Above: Founding Fathers Pub in Buffalo, New York. Photo by Mark Hogan
Story by Igor Guryashkin
Igor's work has appeared in The New Yorker, Salon and ESPN The Magazine. He lives in Louisville with his cats.
These legendary watering holes are worth a visit on your next trip.
A bar is many things to many people. Perhaps it’s a place where you meet your future partner, a place where everybody knows your name, or maybe it’s just a simple joint that creates an atmosphere of revelry, togetherness and conviviality like no other. Here is our list of unique and iconic drinking establishments around the country.
Earnestine & Hazel’s, Tennessee
Memphis favorite Earnestine & Hazel’s opened in 1992, in an old building that was formerly a 1930s pharmacy. Since then, it has been featured in nine movies, praised by magazines as one of the nation’s best and even considered the most haunted bar in the country. The drinks list is short; the food menu is even shorter — a burger and that’s it. But with nightly live music that shows off Memphis' talents in a venue that used to be a local jazz hangout, brothel and a Ray Charles haunt, it’s a destination not to be missed.
Red’s Blues Club, Mississippi
Originating from the Gullah (a type of Creole) word “joog” — meaning rowdy or disorderly — these juke joints used to populate the South as informal destinations for music, drinking and dancing. There are few left, but one of the last standing is Red’s Blues Club in Clarksdale. Red’s might not look like much, but it’s a hub for intimate and authentic rip-roaring blues, right in the middle of the genre’s birthplace — the Mississippi Delta. A true mecca for any dedicated blues pilgrim.
Holy Grale, Kentucky
One of the best bars in America is situated inside a former Unitarian church built in 1905. There are no craft cocktails, no speakeasy gimmicks or any pretense of exclusivity. What Holy Grale does have is ambience that a drunk monk of yesteryear would find agreeable, even familiar. It also boasts one of the best burgers and fries (duck fat, of course) around and a rotating beer selection from remote, hard-to-find sources that would put most brew aficionados in a spin.
Bacchanal Wine, Louisiana
Far enough — but not too far — from the grubby, sweaty and frankly unsavory tourist trap of New Orleans’ Bourbon Street is Bacchanal Wine. What could be better than a phenomenal wine program, locally sourced and seasonal food that’s not just your typical gumbo, and live music courtesy of some of the best up-and-coming jazz musicians New Orleans has to offer. Put simply, Bacchanal allows you to enjoy The Big Easy like a local, rather than the tourist you probably are. Oh, and all that can be absorbed within the confines of a fairy light-laden back garden. What could be better?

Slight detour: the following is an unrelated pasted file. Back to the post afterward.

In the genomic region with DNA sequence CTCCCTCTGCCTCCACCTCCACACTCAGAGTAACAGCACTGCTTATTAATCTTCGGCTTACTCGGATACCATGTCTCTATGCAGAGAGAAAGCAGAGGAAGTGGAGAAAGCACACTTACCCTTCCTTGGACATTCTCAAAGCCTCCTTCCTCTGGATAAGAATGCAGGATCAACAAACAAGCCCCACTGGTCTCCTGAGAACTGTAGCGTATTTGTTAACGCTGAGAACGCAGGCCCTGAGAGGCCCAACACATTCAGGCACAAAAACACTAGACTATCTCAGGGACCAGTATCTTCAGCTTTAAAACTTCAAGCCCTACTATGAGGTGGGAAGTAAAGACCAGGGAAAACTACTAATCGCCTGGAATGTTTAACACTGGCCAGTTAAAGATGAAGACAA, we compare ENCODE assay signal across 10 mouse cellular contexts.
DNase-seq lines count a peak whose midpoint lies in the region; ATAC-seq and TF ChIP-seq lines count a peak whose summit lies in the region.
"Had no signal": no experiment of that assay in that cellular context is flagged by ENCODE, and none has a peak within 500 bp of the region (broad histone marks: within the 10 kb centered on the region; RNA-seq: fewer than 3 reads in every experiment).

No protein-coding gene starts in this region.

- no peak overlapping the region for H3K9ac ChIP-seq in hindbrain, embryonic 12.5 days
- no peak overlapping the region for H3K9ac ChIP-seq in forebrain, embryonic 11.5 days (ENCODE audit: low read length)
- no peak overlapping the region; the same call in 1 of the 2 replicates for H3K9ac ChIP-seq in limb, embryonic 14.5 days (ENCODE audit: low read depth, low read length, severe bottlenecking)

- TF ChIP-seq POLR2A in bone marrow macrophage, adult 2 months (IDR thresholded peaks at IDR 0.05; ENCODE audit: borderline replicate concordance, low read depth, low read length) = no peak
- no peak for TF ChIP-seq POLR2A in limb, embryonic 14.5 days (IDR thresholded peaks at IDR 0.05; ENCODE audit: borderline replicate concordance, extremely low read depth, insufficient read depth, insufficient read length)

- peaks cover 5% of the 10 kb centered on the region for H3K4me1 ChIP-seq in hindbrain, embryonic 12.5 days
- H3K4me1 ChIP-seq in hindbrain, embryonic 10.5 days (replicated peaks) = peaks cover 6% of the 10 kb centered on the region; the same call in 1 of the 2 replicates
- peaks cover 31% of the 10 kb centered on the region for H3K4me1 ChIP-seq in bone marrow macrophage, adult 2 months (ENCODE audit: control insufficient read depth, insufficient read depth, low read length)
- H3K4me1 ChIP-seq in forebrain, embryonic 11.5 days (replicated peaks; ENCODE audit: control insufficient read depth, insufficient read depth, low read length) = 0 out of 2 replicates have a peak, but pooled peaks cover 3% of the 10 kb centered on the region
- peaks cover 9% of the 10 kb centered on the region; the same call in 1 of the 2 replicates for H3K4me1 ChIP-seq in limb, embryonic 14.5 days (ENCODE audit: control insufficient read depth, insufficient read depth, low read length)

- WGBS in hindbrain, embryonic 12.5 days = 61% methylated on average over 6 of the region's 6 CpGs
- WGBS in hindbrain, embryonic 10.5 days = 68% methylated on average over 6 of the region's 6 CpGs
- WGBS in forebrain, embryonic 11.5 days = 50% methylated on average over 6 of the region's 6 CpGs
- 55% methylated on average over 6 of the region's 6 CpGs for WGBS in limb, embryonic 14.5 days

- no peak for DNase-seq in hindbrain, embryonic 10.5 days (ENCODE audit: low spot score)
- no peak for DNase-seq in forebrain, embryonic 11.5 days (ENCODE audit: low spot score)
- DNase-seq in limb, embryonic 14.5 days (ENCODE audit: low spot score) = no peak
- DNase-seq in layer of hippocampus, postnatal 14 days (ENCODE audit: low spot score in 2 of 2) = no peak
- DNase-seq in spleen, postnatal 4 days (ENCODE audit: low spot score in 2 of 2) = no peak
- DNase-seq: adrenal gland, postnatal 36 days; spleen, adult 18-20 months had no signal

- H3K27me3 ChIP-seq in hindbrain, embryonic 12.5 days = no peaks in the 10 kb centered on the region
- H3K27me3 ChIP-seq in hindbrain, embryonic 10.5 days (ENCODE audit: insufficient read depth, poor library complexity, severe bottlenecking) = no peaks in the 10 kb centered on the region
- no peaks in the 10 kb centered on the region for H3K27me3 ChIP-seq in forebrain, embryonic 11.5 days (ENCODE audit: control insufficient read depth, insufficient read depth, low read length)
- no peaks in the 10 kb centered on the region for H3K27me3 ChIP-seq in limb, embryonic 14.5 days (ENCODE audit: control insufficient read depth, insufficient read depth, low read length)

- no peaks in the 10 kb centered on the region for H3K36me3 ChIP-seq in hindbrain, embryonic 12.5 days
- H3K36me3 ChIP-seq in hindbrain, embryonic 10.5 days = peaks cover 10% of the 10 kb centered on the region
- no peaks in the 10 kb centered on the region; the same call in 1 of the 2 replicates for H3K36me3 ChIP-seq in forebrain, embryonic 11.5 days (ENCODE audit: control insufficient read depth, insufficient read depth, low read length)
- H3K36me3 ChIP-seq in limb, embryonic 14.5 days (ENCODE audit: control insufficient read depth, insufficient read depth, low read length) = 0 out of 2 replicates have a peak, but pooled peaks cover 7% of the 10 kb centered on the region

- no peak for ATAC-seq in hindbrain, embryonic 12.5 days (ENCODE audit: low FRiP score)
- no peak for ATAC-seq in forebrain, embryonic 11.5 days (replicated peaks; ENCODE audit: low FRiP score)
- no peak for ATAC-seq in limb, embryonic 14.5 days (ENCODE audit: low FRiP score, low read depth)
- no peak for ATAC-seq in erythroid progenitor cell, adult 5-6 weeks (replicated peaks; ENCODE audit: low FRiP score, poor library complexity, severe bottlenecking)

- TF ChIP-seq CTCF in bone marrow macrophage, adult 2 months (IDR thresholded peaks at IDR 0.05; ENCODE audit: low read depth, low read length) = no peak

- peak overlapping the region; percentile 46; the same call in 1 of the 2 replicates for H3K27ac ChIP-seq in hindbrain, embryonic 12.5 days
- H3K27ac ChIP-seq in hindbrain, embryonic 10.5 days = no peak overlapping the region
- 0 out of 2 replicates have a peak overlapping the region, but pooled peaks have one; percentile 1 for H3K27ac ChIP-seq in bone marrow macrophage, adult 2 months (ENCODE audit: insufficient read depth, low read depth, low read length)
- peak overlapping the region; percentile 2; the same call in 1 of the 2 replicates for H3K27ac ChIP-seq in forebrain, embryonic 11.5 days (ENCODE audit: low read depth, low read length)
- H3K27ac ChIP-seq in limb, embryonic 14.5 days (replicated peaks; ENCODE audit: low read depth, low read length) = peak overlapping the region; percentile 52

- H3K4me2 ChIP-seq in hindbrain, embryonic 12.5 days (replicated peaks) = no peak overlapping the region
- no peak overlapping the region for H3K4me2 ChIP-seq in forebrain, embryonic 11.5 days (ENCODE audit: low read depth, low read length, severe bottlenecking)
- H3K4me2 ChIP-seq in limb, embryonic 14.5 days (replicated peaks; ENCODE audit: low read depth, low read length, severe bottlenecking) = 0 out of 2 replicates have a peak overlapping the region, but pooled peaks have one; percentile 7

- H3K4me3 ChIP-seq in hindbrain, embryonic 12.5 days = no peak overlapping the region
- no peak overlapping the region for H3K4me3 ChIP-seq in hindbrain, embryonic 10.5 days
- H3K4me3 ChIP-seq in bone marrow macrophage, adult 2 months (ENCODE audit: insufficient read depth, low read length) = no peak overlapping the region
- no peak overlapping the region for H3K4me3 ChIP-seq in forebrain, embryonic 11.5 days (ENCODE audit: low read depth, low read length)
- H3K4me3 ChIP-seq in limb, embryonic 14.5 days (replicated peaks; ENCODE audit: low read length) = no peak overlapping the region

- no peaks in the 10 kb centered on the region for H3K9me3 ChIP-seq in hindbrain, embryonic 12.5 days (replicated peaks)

The Sip ‘N Dip Lounge, Montana
Inside a midsize but far-from-ordinary hotel in Great Falls, Montana — the O’Haire Motor Inn — is a swimming pool that sits snugly behind the bar. Every night in this fabled tiki lounge, mermaids (more accurately: costumed employees with superlative swimming skills) go for a swim as patrons look on. What more could you possibly need to know? Well, the fact that it’s also smack bang in the middle of one of the most beautiful, sparse landscapes in North America — that’s reason enough to go, surely?
Founding Fathers Pub, New York
In the upper reaches of New York State is an old Buffalo pub housed in an 1870s-era livery building. It’s adorned from floor to ceiling in portraits of you guessed it — the Founding Fathers. With an atmosphere akin to stepping into a colonial-era saloon, this is your chance to sit amongst history while checking out one of the nation’s most uniquely appointed buildings. And when you’re done, Niagara Falls and Canada are but a mere few minutes away.
McSorley’s Old Ale House, New York
OK, perhaps the choice of McSorley’s is a little cliche. But when you’re one of the oldest Irish taverns in New York City and can lay claim to being a watering hole for a plethora of legendary artists, politicians and writers, then perhaps you’re worth the visit. Open for more than 140 years, McSorley’s is basically unchanged — straw on the old wooden floorboards, just two types of beer (light and dark, and the light is pretty dark) and burgers with mustard spicy enough to give you a nosebleed. Touristy or not, it’s a time capsule worth visiting every time you’re in the Big Apple.
Forbes Island, California
A man-made flotilla affectionately known as Forbes Island is also home to a bar and restaurant that offers stunning vistas of San Francisco’s Bay Area. Perhaps offering one of best views of any restaurant in America, it’s also a touch offbeat (you have to take a shuttle boat to get there!) Weighing 700 tons, the flotilla offers palm trees, its own waterfall and even a 55-step lighthouse. Yes, it’s unusual but it’s located in one of the nation’s unique cities after all. So stop by, get dinner and watch the world go by.
The Dead Rabbit Grocery and Grog, New York
This is the world’s best bar. But don’t take my word for it; it’s official. It was just voted the best bar in the world for 2016 and has held the title of the best bar in North America for four years running. If you want a peerless cocktail then it seems The Dead Rabbit leads everyone else in this regard. Whether you’re drinking in the downstairs casual taproom, or indulging in the finery of the upstairs parlor, you’re sure to be satisfied.
Sometimes you want things to just be easy. Well, Prizefighter in Emeryville, California, is easy. It has the relaxed ambience of a local haunt and yet has the same passion for craft cocktails as any other elite liquor slingers in the land. Music is tasteful and not so loud that you'll need to yell. And did we mention you can bring your dog? It’s the type of place you’ll spend five hours and feel like it was 15 minutes.
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